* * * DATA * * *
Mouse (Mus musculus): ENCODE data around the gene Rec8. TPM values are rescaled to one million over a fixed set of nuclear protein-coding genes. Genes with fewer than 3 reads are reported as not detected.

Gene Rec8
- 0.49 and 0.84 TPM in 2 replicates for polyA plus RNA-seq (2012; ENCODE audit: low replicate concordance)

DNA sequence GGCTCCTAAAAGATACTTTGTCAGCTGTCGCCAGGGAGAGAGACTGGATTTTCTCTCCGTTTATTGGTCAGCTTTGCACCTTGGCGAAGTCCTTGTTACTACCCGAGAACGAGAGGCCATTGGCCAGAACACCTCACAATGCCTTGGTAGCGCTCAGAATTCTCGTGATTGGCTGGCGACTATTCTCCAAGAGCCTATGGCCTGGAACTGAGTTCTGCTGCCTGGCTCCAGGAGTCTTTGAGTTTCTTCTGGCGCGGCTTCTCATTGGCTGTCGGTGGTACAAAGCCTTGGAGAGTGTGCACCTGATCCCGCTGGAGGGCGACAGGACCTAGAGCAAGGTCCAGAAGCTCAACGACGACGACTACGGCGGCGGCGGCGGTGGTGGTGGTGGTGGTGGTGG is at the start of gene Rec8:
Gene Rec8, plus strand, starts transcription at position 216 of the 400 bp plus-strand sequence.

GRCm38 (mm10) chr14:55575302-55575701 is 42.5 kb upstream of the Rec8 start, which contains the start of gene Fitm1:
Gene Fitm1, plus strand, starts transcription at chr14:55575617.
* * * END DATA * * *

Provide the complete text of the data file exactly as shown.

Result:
Mouse (Mus musculus): ENCODE data around the gene Rec8. TPM values are rescaled to one million over a fixed set of nuclear protein-coding genes. Genes with fewer than 3 reads are reported as not detected.

Gene Rec8
- 0.49 and 0.84 TPM in 2 replicates for polyA plus RNA-seq (2012; ENCODE audit: low replicate concordance)

DNA sequence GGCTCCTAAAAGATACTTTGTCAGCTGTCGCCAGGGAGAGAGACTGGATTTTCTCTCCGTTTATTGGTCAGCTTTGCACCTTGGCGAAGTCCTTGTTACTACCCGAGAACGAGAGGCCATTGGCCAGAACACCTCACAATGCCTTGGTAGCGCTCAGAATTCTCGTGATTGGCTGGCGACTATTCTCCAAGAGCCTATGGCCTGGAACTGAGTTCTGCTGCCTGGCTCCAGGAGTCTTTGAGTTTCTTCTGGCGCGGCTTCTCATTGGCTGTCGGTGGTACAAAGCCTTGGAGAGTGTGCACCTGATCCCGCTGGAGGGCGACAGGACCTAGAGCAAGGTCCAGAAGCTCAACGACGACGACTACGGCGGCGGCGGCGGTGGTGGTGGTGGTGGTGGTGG is at the start of gene Rec8:
Gene Rec8, plus strand, starts transcription at position 216 of the 400 bp plus-strand sequence.

GRCm38 (mm10) chr14:55575302-55575701 is 42.5 kb upstream of the Rec8 start, which contains the start of gene Fitm1:
Gene Fitm1, plus strand, starts transcription at chr14:55575617.